This, of course, isn’t the ultimate ideal, but the beauty of online fitness is that you can supplement your in-person activities.

Conclusion

Corrective exercise is not the most lucrative field in professional fitness; however, as a specialization, it can be leveraged as an added-value service to a general business model.

It’s one of the best ways to enjoy a sense of reward and purpose since you’re intrinsically helping people improve their lives.

I hope you enjoyed this article.

If you have any questions, please get in touch with me in the comment section below.

Frequently Asked Questions

What does a corrective exercise specialist do?

A corrective exercise specialist is a health and fitness professional who is qualified and tasked with assisting people in discovering and addressing imbalances, deviations, and deficiencies in their physical functionality.

This includes addressing areas of weakness such as underworked muscle groups, deviations such as postural deviations, imbalances, and compensations in muscle pairs, and working to re-establish normal function post-trauma (rehab) using a comprehensive fitness program.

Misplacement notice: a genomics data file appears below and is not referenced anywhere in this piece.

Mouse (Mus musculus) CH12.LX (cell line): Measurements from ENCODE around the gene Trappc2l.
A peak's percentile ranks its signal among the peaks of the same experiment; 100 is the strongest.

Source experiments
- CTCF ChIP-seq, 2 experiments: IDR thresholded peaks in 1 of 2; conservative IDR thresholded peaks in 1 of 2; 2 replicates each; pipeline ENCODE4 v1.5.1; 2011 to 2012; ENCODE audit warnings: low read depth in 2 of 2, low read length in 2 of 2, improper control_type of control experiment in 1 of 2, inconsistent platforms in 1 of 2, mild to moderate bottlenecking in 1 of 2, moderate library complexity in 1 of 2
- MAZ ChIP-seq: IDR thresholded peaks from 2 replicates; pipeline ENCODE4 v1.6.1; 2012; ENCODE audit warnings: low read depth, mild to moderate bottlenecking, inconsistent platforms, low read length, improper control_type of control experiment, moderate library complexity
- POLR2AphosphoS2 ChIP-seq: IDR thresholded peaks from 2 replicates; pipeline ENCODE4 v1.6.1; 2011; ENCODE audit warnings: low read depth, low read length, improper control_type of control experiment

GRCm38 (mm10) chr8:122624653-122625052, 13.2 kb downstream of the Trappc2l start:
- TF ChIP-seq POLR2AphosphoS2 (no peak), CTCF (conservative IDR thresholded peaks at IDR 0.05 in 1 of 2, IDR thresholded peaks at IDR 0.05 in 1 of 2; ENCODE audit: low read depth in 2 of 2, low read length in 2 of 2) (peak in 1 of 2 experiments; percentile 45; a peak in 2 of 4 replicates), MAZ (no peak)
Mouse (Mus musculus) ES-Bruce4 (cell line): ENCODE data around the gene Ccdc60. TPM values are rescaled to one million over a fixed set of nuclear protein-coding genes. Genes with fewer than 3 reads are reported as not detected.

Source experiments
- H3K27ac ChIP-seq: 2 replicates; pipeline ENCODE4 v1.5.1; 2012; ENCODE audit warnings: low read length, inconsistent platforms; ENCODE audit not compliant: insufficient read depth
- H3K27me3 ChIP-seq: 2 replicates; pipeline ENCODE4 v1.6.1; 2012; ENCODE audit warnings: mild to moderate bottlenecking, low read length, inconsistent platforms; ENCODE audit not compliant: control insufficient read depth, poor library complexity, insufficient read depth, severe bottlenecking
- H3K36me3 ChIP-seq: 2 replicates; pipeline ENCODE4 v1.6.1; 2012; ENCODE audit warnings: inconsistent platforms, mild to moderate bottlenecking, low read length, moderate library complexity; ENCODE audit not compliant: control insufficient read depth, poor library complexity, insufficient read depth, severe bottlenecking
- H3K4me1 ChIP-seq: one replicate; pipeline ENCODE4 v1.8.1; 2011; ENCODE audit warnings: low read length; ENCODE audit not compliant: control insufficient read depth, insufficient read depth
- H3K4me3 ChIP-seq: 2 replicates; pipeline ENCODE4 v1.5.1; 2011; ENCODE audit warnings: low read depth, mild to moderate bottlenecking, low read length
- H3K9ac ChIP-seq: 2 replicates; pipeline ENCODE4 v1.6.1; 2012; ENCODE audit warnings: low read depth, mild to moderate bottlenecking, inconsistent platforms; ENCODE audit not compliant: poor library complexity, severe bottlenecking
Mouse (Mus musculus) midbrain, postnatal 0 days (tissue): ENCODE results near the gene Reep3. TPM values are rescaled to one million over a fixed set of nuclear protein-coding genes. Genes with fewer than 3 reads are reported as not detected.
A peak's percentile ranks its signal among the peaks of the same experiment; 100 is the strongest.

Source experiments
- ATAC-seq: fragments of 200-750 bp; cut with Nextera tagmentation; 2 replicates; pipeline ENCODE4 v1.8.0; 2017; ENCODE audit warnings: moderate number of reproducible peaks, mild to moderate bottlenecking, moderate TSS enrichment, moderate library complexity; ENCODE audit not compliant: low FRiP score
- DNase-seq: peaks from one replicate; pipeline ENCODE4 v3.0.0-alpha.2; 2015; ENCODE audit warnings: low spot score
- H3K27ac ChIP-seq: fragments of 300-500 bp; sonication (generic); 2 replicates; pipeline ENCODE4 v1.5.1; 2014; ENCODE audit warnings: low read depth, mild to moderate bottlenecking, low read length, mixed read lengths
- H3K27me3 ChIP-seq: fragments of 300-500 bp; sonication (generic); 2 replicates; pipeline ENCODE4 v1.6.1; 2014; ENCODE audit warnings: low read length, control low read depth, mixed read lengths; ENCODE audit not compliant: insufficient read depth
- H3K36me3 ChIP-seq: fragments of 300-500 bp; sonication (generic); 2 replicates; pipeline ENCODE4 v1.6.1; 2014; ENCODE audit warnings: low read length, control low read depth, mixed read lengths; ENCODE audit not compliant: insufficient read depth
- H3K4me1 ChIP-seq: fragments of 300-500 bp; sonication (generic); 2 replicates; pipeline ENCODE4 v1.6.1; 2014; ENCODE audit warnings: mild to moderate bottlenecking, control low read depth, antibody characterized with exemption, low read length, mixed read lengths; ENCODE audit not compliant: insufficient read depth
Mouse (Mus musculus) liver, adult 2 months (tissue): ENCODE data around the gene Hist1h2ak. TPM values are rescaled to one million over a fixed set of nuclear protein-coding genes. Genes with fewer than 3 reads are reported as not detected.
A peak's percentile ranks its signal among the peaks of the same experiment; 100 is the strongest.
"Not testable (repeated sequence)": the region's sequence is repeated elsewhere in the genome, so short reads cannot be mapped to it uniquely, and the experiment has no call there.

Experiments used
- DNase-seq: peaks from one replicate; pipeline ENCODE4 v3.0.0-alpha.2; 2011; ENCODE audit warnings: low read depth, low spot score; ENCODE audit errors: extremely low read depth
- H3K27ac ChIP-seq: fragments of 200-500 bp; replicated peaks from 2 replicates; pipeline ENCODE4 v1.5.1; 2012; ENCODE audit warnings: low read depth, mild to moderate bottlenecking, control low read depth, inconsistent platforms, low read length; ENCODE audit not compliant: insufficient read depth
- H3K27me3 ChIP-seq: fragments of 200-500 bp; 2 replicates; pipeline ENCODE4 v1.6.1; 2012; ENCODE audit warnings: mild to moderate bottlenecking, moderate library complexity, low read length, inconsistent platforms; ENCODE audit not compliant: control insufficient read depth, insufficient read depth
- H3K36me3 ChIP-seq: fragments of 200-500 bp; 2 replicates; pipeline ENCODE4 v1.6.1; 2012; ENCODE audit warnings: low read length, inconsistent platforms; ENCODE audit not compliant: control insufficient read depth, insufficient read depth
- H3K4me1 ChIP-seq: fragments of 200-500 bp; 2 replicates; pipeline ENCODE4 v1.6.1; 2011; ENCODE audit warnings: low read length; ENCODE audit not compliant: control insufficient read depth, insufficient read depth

How do I become a corrective exercise specialist?

The first important step in becoming a corrective exercise specialist is to have a passion for fitness and exercise science.

That might seem obvious as it goes for any profession. Still, corrective exercise is very detail-oriented, so you’ll need a high degree of discernment and patience to be an effective and reliable specialist.